This blog isn't about sex. It's about great sex! I set it up because you only live twice, once in your dreams.

This blog is a portal to the wonderful world of web-based erotic writing. It also serves as a filter: finding stories for you to enjoy without worrying. Use both the reviews and the labels to help you identify stories which will suit your tastes. If the idea of ‘oral’ makes your stomach churn, click on ‘romance’ in the label cloud. Use the rating system: from 0 for nonsexual to XXX for eyebrow raising. (Just your eyebrows will do, thank you, sheesh!)

And use the biggest sexual organ in your body: that’s your brain, dumbo! Which bit of you do you think processes the little messages from your nerve endings in a kiss and releases the endorphins that make you go Whoopdidoo! As you read the reviews and choose stories, as you follow up other stories from those outside of this site: Think before you Click. Come Home quickly if you’re not sure about what you find. Some stories out there are far out on the wild side because humans are inventive beings –not always in nice ways.

Remember too that these are fantasy erotic stories and so the sex is always sizzling. In another life, just being close to someone you have always liked is usually enough. They won’t need a 10“ wonger or GG breasts to turn you on.

Take care of your sweet self and enjoy your dreams.

Friday, 24 April 2015

The Wasp of St. Judith's

Float like a butterfly, sting like a wasp - this story is a master class in making mood. Several acclaimed Literotica authors have left comments on Bramblethorn's story to say how highly they thought of it, and Lien_Geller has also written a review praising it in his thread on Literotica's Story Feedback board. 

We are not even sure whether it's a woman or a man telling the story. There's no name or gendered pronoun, which is a clever enough trick to pull off in itself.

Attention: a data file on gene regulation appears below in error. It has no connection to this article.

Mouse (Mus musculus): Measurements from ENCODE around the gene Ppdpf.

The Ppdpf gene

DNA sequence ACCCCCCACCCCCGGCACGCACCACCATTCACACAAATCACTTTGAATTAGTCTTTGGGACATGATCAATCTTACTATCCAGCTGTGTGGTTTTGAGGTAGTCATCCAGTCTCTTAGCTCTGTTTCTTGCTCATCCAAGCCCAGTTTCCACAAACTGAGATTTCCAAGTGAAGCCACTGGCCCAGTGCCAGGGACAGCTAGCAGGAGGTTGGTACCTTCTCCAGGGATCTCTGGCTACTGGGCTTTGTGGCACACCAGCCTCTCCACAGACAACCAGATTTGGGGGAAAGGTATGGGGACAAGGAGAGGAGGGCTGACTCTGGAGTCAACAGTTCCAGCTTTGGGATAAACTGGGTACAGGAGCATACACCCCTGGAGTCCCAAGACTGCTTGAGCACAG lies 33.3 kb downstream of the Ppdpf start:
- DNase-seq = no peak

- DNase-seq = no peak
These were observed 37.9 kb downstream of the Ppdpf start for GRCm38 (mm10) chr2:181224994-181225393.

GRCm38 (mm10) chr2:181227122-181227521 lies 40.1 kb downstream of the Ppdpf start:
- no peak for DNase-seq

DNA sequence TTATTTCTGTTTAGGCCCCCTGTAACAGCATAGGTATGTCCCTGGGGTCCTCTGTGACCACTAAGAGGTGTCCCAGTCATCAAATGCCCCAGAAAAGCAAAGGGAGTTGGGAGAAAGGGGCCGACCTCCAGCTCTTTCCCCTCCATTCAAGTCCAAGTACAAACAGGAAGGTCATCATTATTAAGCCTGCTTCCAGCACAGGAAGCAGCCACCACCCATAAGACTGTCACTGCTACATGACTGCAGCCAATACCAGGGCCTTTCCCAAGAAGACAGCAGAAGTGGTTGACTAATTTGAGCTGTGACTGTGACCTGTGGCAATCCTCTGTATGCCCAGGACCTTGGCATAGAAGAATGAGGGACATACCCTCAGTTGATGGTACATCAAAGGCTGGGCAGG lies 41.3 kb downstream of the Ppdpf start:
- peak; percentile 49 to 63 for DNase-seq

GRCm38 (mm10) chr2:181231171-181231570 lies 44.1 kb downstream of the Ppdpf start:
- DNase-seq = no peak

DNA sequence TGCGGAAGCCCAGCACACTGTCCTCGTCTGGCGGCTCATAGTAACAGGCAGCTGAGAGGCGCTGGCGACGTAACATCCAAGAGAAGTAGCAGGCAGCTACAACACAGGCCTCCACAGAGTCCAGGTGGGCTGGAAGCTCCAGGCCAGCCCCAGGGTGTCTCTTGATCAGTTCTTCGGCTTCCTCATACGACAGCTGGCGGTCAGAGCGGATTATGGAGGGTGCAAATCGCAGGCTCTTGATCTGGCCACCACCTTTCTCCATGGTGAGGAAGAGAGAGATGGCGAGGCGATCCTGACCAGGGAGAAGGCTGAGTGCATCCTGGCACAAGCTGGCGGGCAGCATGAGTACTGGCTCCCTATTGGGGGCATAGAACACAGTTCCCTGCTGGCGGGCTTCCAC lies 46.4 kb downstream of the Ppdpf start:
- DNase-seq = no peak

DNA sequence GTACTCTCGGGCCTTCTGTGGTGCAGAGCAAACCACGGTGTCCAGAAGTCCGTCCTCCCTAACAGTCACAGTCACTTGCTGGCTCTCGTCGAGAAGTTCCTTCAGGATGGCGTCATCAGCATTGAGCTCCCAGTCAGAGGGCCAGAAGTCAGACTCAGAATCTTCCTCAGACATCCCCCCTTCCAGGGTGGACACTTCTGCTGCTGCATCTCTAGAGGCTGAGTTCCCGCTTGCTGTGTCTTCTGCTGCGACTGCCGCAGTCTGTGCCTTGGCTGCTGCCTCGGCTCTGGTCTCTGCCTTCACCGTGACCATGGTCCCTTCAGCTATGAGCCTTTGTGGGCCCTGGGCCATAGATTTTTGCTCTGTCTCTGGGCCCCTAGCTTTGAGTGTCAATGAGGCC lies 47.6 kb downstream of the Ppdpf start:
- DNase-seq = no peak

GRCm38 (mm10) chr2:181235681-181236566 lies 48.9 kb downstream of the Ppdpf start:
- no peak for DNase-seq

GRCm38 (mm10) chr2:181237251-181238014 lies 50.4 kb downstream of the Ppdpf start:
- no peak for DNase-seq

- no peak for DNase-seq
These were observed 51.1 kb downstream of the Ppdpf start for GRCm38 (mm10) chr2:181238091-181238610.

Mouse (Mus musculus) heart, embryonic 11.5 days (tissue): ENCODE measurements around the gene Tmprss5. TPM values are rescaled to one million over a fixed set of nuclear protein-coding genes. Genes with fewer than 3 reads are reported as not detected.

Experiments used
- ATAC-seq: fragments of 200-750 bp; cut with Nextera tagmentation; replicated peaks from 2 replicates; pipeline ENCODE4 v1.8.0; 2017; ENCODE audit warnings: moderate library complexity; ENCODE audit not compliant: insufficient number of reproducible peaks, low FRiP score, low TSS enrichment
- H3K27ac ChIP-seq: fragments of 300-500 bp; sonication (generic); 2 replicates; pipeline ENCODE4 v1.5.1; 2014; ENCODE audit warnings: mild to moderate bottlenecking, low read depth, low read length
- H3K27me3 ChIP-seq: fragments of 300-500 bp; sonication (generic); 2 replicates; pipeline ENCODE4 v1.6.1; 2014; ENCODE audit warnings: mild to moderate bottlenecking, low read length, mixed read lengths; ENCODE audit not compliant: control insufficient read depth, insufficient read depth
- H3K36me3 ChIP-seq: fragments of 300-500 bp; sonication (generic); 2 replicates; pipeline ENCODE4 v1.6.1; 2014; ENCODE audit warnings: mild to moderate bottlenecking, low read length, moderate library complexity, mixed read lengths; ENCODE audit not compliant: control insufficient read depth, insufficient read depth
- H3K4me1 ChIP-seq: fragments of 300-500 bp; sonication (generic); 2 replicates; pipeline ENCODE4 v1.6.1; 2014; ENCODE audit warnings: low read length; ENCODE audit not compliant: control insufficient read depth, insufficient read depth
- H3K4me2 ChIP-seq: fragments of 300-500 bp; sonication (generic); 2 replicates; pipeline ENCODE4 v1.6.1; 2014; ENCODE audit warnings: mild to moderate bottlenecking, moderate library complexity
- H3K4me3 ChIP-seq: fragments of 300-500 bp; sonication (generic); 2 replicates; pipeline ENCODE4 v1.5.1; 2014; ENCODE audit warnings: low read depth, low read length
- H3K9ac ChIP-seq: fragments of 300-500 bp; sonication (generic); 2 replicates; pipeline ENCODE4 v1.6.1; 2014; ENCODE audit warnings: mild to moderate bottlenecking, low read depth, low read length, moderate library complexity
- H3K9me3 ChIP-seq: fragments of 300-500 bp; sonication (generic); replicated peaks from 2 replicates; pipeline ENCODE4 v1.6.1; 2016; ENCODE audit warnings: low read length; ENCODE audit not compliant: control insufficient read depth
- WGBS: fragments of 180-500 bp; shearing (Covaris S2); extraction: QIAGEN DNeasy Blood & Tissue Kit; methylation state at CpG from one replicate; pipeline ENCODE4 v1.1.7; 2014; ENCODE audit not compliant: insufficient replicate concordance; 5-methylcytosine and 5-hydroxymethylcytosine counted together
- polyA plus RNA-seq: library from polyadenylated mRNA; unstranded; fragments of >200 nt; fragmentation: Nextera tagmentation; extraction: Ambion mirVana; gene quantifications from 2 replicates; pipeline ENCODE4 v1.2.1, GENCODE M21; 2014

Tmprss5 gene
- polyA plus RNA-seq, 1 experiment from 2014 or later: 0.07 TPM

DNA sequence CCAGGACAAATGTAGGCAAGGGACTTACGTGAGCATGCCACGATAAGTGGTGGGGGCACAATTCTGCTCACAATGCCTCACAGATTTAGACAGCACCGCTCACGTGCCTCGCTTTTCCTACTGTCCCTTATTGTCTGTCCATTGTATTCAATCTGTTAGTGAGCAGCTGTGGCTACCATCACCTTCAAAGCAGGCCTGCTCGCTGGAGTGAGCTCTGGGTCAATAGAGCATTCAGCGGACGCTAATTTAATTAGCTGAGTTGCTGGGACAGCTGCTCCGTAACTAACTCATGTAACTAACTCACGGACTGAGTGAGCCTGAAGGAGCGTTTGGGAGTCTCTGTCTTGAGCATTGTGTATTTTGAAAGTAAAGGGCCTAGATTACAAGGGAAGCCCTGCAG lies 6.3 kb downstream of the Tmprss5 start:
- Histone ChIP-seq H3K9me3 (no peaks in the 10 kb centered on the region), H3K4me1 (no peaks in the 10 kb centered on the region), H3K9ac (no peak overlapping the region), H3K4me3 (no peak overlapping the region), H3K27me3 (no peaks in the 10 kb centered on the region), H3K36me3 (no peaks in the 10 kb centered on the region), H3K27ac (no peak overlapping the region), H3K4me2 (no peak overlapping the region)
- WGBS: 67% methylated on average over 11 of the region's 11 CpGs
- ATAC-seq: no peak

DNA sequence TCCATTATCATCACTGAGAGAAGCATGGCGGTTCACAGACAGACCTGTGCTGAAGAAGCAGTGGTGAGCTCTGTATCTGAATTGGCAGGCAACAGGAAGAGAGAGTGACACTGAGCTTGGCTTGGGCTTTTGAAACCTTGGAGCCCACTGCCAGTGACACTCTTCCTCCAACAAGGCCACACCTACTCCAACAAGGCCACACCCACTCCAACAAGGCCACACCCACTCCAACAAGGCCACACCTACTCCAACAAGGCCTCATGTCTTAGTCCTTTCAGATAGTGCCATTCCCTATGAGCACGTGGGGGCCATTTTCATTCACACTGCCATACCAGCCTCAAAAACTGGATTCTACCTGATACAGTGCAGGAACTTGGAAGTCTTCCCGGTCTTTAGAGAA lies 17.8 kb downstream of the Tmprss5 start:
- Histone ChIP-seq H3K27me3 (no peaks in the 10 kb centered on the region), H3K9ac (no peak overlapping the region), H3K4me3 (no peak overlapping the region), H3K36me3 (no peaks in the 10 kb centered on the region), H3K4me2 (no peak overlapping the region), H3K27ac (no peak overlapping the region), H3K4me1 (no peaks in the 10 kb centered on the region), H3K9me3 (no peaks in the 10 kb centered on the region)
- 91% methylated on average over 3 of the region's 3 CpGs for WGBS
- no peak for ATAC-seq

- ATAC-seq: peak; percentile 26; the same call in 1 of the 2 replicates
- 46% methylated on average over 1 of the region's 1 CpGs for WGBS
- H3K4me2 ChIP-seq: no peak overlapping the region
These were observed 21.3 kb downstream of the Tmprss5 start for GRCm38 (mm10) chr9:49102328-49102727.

The Wasp of St. Judith's creates eerie mood partly through contrast. At the centre is an ordinary 'feet on the ground' character, s/he makes the scenario more delicately mournful in comparison: working the 'graveyard' shift, there are mists in his/her mind and in the air. Flashbacks work to break up the reader's concentration in the way the central character's concentration is broken by uncertainty about his/her own mental state. Compare to Bramblethorn's other erotic horror piece, the poem Red Callum, Sweet Cate for maximum effect, the two both have great atmosphere but are so different.  

Characterisation is established through e.g., dialogue: tentative hesitant speech from the protagonist; diamond hard clear assertive answers from his/her love object.
"Sounds like you take your music seriously."
"I'm a child of the blues."
"You know Mr. Winstone in 8B used to be a blues guitarist?"
"I have all his records."

Lien_Geller does comment, not unfavourably, on the philosophising in the story. I guess it's true that this could have been more 'show don't tell', still it's such fun to find a story that makes your brain work on all these levels.

The horror in The Wasp of St. Judith's unfolds slowly, with steps taken along the way which if not taken could have led to it turning out differently. These keep us on the edge of our seats. There is no 'shock horror', nor even a 'sex' scene as such. The denouement is exquisite; gentle, delicate and made my skin literally tingle. 

As one comment puts it: I was enraptured the whole time, not just by the plot, but by the way your words flowed. It wasn't something extravagant or over the top, but the way you've written this piece, simply but elegantly.  

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